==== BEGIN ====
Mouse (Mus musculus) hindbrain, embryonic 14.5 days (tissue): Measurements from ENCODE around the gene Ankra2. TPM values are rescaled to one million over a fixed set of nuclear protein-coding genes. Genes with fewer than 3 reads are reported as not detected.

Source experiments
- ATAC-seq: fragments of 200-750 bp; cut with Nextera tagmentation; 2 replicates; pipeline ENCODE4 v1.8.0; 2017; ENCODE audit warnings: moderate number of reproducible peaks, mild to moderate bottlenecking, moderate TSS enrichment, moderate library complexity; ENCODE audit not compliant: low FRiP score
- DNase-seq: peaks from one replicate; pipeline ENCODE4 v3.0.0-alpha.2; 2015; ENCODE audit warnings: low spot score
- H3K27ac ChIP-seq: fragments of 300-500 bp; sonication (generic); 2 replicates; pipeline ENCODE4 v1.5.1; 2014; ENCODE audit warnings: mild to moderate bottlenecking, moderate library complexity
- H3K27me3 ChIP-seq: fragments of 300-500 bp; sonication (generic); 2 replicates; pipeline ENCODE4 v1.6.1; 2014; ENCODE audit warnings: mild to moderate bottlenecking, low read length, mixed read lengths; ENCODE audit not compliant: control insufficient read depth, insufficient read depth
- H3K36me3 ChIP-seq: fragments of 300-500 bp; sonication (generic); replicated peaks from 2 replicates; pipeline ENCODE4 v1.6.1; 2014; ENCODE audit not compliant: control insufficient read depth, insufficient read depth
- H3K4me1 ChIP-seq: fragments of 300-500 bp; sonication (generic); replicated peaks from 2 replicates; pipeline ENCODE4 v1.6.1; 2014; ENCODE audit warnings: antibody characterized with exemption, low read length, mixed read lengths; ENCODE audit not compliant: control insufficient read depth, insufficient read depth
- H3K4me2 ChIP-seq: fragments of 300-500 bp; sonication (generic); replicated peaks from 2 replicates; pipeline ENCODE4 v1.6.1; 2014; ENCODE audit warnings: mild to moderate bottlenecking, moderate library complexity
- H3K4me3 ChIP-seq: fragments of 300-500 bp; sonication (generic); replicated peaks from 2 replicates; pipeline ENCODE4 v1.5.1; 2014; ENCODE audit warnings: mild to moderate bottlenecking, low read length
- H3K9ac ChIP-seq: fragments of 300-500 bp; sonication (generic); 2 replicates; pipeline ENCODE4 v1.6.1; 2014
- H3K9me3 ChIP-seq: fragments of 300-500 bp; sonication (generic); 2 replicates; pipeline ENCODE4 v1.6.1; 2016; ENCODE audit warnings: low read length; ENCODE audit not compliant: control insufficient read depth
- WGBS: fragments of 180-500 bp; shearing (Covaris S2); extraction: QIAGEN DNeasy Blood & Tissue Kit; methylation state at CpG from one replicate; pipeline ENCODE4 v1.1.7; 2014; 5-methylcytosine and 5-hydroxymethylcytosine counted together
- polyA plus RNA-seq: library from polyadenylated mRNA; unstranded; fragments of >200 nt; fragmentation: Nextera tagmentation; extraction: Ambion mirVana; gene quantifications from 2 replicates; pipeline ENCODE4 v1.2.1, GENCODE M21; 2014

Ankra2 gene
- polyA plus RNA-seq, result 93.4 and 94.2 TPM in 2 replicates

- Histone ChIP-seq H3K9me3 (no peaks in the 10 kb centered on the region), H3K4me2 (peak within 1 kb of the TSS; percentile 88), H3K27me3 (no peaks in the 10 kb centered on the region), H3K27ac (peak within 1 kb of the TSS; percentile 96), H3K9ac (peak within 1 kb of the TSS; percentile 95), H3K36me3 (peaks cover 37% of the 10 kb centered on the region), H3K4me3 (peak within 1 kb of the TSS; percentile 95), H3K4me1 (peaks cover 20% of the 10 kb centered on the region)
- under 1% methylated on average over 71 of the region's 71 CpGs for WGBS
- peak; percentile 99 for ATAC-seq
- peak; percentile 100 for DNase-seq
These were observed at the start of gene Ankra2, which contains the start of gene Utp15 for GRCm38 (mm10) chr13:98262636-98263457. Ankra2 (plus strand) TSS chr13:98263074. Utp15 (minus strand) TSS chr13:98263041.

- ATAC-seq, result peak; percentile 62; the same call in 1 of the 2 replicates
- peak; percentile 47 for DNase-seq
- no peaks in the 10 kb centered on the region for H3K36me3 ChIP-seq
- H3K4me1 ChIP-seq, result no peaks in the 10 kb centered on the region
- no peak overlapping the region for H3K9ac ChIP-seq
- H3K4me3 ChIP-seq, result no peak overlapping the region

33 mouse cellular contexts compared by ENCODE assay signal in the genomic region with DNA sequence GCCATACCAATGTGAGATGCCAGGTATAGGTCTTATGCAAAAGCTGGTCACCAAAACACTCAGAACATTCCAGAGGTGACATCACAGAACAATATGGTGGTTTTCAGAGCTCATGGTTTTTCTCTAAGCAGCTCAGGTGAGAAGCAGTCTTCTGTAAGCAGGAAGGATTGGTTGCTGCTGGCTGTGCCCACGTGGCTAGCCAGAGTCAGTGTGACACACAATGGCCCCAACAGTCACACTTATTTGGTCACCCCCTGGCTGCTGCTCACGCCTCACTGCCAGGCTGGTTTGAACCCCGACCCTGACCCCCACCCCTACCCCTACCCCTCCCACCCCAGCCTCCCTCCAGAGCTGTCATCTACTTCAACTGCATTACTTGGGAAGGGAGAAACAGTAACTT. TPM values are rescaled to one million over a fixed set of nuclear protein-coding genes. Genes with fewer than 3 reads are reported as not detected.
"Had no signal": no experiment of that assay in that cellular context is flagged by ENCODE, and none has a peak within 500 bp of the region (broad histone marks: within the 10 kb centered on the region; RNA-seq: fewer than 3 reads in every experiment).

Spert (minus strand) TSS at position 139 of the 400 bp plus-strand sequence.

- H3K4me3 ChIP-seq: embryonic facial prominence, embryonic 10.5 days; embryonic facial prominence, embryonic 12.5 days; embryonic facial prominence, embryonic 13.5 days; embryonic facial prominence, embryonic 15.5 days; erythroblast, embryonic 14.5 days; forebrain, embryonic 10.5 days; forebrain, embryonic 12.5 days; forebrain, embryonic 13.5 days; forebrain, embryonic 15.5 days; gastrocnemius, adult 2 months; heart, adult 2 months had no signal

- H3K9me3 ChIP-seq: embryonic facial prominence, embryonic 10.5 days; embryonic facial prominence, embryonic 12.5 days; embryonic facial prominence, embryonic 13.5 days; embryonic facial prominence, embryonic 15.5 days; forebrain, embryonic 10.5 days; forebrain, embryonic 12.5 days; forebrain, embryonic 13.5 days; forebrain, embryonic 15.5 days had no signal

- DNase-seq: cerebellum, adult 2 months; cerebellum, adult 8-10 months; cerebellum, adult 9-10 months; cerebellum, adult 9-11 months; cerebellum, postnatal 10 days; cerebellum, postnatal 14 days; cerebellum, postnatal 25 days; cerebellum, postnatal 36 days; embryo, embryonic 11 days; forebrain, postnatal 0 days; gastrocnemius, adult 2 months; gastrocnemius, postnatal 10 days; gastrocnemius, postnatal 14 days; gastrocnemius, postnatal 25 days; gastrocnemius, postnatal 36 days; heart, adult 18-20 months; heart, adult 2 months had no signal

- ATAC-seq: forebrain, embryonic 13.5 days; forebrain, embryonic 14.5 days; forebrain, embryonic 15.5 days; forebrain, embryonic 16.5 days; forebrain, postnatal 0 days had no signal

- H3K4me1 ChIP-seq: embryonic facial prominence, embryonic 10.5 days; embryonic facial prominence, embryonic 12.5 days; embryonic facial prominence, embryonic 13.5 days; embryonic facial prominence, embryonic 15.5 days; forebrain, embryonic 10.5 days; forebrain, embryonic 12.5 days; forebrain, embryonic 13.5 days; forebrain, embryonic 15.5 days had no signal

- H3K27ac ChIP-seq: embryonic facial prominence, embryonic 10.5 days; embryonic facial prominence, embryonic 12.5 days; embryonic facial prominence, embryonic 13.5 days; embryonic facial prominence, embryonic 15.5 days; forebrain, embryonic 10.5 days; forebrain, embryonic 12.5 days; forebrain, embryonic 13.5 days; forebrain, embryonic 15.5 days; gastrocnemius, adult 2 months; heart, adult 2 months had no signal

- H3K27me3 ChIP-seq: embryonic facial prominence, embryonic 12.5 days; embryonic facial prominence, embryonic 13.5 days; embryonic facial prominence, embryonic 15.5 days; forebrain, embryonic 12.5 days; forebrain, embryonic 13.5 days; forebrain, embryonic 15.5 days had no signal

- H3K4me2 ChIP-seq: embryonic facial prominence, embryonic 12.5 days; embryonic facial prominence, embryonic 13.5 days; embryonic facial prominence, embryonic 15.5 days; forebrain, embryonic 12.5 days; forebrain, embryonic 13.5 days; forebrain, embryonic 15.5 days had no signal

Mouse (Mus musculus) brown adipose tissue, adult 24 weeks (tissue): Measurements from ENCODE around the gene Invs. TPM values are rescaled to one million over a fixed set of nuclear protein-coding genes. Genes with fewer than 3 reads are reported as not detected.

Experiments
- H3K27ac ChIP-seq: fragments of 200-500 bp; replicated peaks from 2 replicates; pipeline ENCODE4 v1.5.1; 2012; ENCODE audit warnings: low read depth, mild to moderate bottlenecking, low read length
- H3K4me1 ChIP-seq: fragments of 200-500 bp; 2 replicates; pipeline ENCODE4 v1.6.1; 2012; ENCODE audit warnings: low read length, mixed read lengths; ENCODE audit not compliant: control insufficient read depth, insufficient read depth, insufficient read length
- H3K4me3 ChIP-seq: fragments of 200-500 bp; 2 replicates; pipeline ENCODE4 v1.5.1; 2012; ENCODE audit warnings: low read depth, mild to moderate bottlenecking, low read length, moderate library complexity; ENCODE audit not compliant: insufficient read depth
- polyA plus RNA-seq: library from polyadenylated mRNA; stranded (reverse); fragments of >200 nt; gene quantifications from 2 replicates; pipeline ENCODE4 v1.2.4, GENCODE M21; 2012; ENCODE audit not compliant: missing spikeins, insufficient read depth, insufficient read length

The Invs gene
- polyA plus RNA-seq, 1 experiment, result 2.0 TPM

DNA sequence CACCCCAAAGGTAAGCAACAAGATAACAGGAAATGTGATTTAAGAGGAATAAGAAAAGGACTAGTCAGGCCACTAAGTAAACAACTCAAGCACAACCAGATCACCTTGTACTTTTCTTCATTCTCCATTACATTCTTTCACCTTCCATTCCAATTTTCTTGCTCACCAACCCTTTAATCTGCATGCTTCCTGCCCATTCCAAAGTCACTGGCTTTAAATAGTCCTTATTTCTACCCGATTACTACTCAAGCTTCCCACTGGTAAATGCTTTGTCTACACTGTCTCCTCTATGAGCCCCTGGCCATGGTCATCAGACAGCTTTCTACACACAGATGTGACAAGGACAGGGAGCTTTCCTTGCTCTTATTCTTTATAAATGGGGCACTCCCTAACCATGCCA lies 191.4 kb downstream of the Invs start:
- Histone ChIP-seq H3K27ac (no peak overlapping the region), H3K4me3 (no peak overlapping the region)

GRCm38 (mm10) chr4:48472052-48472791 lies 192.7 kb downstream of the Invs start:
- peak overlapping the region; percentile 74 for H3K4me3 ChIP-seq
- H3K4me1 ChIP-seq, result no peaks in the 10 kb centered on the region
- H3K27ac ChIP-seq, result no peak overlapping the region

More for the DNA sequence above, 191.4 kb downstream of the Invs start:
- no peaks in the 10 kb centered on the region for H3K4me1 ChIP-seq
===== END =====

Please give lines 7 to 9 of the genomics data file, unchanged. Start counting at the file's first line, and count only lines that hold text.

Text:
- H3K36me3 ChIP-seq: fragments of 300-500 bp; sonication (generic); replicated peaks from 2 replicates; pipeline ENCODE4 v1.6.1; 2014; ENCODE audit not compliant: control insufficient read depth, insufficient read depth
- H3K4me1 ChIP-seq: fragments of 300-500 bp; sonication (generic); replicated peaks from 2 replicates; pipeline ENCODE4 v1.6.1; 2014; ENCODE audit warnings: antibody characterized with exemption, low read length, mixed read lengths; ENCODE audit not compliant: control insufficient read depth, insufficient read depth
- H3K4me2 ChIP-seq: fragments of 300-500 bp; sonication (generic); replicated peaks from 2 replicates; pipeline ENCODE4 v1.6.1; 2014; ENCODE audit warnings: mild to moderate bottlenecking, moderate library complexity